North Carolina commission agrees to delay power mandates for animal waste

The North Carolina Utilities Commission on Oct. 17 approved an Aug. 11 motion to modify and delay the 2016 requirements of a swine and poultry power supply set-aside program.

The motion was filed by Duke Energy Carolinas LLC (DEC), Duke Energy Progress LLC (DEP), Virginia Electric and Power d/b/a Dominion North Carolina Power, GreenCo Solutions Inc., Public Works Commission of the City of Fayetteville, EnergyUnited Electric Membership Corp., Halifax Electric Membership Corp., the Tennessee Valley Authority, North Carolina Eastern Municipal Power Agency (NCEMPA) and North Carolina Municipal Power Agency Number 1 (NCMPA1).

They sought commission approval of the following requests:

  • to delay the requirements of North Carolina’s Renewable Energy and Energy Efficiency Portfolio Standard (REPS) requirement for use of swine waste resources until 2017;
  • to modify a REPS requirement for use of poultry waste resources by lowering the 2016 requirement to 170,000 MWh and delaying subsequent increases until 2017;
  • to allow the applicants “to bank any swine and/or poultry renewable energy certificates (RECs) previously or subsequently acquired for use in future compliance years”; and
  • to “allow Joint Movants to replace compliance with the poultry and swine waste requirements in 2016 with other compliance measures.”

The Joint Movants stated that they have individually and collectively made reasonable efforts to comply with the REPS poultry and swine waste resource provisions, and that the relief sought is in the public interest.

The North Carolina Poultry Federation (NCPF), the North Carolina Pork Council (NCPC), the commission’s Public Staff and the North Carolina Sustainable Energy Association (NCSEA) filed comments on the motion.

NCPF, in its comments, stated that it “does not oppose” the portion of the motion about lowering the 2016 compliance requirement to 170,000 MWh and delaying the subsequent increases in compliance requirements until calendar year 2017. NCPF took no position with regard to banking poultry waste RECs and substituting other types of RECs for 2016 compliance purposes. NCPF requested that the commission “continue to monitor the process” and “continue to use its authority to motivate the parties to achieve compliance with the poultry waste set-aside as soon as practicable.”

NCPC said it recognizes the impediments to compliance facing the electric power suppliers and does not oppose the relief requested in the motion. Nevertheless, NCPC stated that it believes that progress continues to be achieved and the modified set-aside requirement should be obtainable in the near term.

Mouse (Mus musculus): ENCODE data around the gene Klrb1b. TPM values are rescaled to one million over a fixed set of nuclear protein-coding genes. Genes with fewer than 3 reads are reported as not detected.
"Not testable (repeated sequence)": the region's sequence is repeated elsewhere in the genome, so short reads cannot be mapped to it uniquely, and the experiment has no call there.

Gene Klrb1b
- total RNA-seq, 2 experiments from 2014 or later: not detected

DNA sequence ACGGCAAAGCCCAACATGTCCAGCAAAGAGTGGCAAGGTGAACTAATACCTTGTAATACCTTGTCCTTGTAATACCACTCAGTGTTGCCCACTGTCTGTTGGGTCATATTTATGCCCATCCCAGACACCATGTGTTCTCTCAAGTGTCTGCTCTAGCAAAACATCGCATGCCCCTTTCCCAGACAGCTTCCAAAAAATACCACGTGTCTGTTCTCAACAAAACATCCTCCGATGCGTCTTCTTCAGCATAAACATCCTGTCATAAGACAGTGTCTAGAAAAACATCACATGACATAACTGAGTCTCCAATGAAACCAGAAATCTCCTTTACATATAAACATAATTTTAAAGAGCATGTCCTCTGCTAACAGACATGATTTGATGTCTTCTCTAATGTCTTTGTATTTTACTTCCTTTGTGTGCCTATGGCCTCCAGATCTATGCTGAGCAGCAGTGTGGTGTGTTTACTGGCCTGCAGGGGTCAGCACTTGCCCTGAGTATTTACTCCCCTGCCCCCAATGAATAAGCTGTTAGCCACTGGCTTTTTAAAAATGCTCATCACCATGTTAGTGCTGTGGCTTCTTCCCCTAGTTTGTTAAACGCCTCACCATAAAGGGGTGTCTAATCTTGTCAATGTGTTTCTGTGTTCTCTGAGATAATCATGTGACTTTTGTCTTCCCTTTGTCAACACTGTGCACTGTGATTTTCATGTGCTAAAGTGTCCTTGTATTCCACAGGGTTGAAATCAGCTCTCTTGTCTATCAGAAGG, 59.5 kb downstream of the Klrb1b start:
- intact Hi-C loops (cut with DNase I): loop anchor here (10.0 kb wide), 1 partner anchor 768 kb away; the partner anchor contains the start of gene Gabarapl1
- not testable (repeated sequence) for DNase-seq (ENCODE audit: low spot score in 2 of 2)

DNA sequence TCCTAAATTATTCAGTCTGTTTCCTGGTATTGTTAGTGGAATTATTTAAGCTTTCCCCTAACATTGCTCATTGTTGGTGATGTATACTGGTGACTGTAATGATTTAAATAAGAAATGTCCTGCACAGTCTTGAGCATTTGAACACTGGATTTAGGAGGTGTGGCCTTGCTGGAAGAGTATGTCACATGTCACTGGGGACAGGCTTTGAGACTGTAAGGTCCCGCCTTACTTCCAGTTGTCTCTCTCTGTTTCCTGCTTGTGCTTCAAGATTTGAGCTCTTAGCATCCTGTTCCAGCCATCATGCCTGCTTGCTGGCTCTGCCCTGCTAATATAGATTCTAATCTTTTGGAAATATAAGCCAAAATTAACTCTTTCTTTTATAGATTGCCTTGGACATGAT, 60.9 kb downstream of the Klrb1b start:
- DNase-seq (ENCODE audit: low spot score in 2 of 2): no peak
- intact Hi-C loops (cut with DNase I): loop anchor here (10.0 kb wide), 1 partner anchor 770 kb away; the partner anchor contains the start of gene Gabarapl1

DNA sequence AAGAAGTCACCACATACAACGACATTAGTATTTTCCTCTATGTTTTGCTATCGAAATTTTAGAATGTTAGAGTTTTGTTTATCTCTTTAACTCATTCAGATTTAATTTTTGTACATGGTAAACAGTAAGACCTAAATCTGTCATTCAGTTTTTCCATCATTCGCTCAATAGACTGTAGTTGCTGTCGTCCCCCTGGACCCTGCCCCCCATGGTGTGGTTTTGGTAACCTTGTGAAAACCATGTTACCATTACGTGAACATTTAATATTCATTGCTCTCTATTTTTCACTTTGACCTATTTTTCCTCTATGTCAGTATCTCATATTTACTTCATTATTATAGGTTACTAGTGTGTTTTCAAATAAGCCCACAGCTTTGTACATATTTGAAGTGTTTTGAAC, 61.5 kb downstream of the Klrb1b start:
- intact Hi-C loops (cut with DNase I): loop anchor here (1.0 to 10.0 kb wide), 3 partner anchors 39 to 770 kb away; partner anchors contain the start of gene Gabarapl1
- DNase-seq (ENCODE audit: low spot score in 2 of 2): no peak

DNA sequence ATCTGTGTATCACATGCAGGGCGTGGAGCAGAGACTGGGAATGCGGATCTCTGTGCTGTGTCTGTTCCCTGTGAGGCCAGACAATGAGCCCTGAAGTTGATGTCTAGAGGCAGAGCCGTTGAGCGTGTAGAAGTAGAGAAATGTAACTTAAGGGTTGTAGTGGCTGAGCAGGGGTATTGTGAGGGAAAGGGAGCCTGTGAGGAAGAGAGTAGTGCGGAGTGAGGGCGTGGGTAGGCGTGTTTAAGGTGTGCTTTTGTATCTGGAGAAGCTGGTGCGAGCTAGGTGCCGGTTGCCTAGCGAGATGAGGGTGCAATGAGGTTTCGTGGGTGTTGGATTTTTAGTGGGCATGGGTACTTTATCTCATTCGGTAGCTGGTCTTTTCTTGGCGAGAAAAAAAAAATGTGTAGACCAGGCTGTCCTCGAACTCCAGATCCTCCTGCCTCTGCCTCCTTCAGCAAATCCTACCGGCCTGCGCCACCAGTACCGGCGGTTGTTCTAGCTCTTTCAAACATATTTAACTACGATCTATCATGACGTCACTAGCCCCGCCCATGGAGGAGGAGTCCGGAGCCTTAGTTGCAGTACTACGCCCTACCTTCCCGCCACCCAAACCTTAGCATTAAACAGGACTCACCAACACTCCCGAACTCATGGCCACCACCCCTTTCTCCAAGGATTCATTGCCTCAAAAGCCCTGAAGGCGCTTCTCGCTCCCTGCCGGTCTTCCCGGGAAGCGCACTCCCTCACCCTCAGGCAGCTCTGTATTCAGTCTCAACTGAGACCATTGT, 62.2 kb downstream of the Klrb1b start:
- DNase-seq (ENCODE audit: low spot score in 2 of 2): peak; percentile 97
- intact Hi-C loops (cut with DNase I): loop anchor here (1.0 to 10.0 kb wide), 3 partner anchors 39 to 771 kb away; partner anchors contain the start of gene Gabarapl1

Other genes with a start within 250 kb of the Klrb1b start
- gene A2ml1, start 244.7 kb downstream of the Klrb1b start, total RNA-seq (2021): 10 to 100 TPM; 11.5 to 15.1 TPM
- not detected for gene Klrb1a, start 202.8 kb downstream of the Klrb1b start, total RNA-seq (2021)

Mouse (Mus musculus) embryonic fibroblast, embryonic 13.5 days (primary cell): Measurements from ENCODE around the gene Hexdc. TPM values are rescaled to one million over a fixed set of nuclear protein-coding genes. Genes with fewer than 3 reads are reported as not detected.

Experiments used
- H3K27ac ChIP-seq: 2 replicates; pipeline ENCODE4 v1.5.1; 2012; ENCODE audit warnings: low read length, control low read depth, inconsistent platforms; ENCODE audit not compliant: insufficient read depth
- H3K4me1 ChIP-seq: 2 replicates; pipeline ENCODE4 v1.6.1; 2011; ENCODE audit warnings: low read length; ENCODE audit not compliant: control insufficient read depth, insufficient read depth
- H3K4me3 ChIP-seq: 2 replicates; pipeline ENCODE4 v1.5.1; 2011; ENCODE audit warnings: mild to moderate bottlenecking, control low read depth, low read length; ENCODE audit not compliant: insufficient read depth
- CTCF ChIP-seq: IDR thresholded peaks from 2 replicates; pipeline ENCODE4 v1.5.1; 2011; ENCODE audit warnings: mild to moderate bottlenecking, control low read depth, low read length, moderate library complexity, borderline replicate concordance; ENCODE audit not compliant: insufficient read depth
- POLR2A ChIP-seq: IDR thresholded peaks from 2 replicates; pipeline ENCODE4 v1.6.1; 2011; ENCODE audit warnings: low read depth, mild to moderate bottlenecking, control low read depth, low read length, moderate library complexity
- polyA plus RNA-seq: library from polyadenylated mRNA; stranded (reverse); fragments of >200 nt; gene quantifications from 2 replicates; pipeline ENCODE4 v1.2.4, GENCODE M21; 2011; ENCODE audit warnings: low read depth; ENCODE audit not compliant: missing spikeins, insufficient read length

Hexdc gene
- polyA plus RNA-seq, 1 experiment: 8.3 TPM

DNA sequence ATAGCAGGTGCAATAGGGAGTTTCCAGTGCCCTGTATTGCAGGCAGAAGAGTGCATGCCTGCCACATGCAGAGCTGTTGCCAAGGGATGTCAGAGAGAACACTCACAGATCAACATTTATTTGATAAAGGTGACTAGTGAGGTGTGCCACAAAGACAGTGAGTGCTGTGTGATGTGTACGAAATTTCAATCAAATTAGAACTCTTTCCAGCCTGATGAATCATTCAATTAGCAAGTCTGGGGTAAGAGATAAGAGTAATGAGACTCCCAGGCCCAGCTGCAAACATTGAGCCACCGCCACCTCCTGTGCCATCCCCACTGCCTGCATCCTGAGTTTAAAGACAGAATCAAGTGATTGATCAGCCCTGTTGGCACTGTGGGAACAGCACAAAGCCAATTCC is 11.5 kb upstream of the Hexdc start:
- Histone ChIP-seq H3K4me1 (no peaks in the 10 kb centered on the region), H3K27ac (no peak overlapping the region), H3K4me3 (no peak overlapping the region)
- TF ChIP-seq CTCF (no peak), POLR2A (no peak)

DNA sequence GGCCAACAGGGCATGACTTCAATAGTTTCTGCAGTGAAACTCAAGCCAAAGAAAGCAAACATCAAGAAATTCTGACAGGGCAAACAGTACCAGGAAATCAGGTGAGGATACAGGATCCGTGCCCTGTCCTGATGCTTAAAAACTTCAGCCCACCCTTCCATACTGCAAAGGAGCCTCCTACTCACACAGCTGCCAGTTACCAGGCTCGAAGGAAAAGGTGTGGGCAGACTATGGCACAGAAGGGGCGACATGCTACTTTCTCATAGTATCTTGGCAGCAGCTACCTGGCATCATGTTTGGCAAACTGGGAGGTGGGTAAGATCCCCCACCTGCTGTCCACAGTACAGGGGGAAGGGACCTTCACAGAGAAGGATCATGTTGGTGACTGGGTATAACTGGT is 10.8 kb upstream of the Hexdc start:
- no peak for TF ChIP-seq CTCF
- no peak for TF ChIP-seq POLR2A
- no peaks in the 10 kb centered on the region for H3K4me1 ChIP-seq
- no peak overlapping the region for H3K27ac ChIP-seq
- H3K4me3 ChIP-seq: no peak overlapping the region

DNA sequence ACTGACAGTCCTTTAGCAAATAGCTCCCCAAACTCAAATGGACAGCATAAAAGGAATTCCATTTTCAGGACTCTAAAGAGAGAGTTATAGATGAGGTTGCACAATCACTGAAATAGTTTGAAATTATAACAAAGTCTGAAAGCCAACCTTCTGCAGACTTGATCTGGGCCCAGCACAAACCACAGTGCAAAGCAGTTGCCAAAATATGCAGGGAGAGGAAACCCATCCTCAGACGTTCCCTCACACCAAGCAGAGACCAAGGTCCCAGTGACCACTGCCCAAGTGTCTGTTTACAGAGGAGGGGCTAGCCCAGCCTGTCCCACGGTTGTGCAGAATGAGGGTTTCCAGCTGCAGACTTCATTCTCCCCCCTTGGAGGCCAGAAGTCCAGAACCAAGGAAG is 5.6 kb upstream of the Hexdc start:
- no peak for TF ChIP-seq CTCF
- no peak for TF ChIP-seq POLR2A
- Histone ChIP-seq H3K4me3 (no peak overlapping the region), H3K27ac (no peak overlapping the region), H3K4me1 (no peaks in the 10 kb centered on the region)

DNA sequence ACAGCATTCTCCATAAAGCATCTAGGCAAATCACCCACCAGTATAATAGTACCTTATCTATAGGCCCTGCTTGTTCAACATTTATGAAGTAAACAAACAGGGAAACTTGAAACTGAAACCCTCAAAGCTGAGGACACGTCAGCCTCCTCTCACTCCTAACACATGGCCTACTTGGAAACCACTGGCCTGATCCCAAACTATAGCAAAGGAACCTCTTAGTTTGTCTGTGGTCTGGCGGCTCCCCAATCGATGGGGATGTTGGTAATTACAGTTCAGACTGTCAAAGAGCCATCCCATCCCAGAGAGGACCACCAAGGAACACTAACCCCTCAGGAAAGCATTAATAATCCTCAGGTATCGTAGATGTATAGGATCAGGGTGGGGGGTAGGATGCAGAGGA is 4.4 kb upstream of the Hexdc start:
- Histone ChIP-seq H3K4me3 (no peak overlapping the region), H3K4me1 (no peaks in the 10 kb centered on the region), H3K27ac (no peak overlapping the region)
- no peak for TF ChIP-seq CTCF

In its Oct. 17 decision, the commission found that the state’s electric power suppliers have made a reasonable effort to comply with the 2016 statewide poultry waste set-aside requirement, but will not be able to comply. As with the swine waste set-aside requirement, compliance with the poultry waste set-aside requirement has been hindered by the fact that the technology of power production from poultry waste continues to be in its early stages of development, the commission noted. No party presented evidence that the aggregate 2016 poultry waste set-aside requirement could be met; however, the parties agreed that the 2015 compliance level of 170,000 MWh, if maintained for 2016, can be met. Therefore, the commission found that it is in the public interest to modify the entire requirement for one year. So it addied an additional year (2016) of compliance at the 170,000 MWh threshold, prior to escalating the requirement to 700,00 MWh. “Electric power suppliers should continue to make efforts to comply with the poultry waste set-aside requirements as modified by this Order,” the commission added.

Electric power suppliers will be allowed to bank any swine waste RECs previously or subsequently acquired for use in future compliance years and to replace compliance with the swine waste set-aside requirement in 2016 with other compliance measures, including the use of solar RECs.

These set-asides are particularly an issue in North Carolina due to the heavy reliance of the state’s pig and poultry industries on the use of industrial-size farms, leading to a massive amount of waste from that livestock.

About Barry Cassell 20414 Articles
Barry Cassell is Chief Analyst for GenerationHub covering coal and emission controls issues, projects and policy. He has covered the coal and power generation industry for more than 24 years, beginning in November 2011 at GenerationHub and prior to that as editor of SNL Energy’s Coal Report. He was formerly with Coal Outlook for 15 years as the publication’s editor and contributing writer, and prior to that he was editor of Coal & Synfuels Technology and associate editor of The Energy Report. He has a bachelor’s degree from Central Michigan University.